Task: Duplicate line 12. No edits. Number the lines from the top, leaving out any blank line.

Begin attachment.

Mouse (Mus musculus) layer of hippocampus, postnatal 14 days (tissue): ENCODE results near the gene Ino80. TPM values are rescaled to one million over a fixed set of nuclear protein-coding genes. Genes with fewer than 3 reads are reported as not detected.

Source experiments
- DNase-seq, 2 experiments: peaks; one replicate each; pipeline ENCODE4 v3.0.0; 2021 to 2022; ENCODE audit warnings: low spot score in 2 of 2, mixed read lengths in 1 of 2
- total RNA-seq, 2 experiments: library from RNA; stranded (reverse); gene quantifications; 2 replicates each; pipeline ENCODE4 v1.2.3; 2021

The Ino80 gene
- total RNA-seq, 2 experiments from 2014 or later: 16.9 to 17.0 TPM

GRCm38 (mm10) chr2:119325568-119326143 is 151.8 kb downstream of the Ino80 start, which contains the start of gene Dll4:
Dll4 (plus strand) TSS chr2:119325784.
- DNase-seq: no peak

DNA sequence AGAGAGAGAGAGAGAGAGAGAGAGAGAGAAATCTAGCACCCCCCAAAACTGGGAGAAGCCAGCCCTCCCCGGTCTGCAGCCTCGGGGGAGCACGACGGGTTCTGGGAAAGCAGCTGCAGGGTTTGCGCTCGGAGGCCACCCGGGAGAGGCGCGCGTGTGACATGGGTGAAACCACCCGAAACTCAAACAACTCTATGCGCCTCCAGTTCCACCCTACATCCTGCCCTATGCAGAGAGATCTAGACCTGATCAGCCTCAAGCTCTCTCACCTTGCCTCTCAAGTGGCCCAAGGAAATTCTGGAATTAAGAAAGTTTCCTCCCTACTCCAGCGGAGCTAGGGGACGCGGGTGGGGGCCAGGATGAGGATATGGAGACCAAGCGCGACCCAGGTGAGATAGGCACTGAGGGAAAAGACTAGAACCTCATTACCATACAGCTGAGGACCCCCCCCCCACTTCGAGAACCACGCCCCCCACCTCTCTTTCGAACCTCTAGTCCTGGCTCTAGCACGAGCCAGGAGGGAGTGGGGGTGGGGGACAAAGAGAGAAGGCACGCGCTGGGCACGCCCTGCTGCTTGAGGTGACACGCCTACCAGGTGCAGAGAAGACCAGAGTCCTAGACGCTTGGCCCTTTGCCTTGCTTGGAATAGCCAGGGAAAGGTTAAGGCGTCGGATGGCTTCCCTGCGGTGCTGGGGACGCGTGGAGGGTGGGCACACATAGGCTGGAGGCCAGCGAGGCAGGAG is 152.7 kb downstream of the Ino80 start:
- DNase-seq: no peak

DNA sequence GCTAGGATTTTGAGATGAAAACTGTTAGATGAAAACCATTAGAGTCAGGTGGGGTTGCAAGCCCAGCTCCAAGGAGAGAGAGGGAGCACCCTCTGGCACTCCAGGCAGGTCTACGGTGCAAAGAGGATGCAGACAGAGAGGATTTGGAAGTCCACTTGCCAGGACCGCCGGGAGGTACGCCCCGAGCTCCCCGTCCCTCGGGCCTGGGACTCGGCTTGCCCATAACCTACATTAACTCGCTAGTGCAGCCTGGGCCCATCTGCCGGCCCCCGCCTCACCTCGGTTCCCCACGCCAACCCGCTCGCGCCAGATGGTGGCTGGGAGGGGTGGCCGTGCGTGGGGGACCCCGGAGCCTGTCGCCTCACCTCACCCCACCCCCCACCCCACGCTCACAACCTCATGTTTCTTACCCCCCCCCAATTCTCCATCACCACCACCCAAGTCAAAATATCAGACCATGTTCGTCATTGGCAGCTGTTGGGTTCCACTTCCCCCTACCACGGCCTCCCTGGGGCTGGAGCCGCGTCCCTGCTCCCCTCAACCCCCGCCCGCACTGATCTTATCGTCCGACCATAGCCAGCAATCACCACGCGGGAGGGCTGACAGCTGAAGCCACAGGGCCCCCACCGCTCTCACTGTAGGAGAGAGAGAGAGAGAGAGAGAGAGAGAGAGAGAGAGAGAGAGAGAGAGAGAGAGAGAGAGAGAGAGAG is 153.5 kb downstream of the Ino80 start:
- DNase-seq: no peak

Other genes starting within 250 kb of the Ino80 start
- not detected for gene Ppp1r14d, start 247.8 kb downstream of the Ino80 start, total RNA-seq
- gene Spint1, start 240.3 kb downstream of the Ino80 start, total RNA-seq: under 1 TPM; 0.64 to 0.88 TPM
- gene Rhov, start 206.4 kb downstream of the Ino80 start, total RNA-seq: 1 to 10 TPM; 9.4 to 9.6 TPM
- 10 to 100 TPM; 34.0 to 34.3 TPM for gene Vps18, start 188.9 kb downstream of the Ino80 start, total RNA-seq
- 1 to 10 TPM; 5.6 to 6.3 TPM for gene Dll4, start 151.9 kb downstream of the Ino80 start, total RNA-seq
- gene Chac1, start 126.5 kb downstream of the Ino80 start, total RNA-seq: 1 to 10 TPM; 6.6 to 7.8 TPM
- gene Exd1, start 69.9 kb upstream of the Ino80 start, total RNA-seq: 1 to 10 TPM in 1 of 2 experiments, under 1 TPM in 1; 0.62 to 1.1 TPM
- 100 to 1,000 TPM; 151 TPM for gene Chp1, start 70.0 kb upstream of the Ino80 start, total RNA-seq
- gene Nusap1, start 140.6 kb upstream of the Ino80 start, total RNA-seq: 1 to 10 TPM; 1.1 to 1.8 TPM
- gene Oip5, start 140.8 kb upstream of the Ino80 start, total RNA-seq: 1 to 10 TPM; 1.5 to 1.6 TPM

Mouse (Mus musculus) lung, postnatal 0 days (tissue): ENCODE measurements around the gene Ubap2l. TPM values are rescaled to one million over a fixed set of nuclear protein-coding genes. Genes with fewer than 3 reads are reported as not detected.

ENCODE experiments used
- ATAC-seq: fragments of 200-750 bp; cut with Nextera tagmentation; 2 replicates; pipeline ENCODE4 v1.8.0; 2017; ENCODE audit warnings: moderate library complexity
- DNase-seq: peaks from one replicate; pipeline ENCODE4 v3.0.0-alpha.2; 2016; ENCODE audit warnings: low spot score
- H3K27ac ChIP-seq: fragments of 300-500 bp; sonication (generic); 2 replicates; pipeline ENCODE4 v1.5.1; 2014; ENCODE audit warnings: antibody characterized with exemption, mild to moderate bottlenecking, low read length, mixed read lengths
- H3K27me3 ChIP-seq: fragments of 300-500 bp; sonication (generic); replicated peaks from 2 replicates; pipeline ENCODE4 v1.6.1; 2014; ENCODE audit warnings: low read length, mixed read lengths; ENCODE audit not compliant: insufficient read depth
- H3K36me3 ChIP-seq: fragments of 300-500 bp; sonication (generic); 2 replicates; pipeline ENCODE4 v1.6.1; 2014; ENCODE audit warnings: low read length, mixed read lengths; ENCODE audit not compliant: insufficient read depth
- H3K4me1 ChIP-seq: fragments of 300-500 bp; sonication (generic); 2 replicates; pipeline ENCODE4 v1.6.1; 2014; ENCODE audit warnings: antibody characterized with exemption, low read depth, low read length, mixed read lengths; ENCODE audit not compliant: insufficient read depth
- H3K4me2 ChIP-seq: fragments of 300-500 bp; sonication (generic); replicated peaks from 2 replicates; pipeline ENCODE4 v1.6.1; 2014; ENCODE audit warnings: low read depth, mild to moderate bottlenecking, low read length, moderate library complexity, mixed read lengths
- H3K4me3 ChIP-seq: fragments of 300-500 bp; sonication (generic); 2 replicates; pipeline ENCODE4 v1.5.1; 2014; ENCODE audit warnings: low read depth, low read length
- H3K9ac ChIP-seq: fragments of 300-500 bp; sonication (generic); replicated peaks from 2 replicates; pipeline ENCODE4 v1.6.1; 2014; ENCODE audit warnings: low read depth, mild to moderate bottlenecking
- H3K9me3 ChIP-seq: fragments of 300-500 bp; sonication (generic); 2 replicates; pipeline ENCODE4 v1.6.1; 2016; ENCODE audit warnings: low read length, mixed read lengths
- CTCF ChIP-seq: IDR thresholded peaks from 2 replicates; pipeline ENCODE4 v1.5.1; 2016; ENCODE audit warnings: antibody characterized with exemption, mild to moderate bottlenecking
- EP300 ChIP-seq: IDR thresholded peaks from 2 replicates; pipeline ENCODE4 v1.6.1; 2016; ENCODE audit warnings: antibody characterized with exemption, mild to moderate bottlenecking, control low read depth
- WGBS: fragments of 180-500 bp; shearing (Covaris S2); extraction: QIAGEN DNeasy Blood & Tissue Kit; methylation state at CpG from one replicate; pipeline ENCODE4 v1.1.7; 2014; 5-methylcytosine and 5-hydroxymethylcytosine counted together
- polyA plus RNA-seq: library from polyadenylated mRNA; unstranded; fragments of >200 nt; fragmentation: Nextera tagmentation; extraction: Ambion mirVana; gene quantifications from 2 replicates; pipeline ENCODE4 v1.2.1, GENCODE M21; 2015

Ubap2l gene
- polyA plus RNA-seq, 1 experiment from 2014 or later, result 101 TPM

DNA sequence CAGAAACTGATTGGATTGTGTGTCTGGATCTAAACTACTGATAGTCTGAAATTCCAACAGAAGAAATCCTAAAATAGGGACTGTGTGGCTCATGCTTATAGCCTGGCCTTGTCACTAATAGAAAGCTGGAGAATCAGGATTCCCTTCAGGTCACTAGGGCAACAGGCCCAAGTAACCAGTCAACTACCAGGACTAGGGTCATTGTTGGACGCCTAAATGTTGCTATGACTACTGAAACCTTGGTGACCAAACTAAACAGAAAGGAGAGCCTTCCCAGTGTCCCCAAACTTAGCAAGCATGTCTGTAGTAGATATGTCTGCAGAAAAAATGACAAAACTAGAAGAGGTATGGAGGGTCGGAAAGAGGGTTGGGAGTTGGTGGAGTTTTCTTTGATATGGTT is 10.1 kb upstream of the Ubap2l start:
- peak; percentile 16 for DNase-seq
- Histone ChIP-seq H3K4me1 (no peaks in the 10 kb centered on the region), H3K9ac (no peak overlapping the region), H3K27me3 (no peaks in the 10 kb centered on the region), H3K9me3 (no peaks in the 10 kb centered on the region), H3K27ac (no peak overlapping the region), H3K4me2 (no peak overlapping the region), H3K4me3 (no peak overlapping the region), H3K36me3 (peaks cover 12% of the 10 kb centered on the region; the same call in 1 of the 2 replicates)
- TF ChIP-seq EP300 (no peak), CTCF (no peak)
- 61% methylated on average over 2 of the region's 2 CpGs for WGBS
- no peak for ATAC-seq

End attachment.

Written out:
DNA sequence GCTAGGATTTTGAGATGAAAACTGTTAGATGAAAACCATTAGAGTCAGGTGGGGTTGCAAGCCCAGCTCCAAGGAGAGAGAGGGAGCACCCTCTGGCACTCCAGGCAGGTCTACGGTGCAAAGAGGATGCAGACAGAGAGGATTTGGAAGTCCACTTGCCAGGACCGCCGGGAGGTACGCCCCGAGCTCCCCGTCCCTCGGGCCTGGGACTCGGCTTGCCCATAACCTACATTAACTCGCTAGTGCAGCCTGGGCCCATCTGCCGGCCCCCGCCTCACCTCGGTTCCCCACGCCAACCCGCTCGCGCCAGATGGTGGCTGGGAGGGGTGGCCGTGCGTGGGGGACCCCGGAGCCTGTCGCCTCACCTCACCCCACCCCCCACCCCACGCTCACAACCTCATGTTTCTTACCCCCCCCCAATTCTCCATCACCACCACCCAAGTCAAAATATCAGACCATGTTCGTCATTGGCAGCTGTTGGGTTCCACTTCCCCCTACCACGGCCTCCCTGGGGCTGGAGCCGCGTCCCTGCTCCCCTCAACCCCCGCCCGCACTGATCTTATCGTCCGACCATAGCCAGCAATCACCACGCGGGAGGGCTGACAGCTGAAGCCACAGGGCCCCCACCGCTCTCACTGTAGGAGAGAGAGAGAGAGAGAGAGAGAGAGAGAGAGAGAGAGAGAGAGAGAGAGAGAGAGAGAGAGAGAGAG is 153.5 kb downstream of the Ino80 start: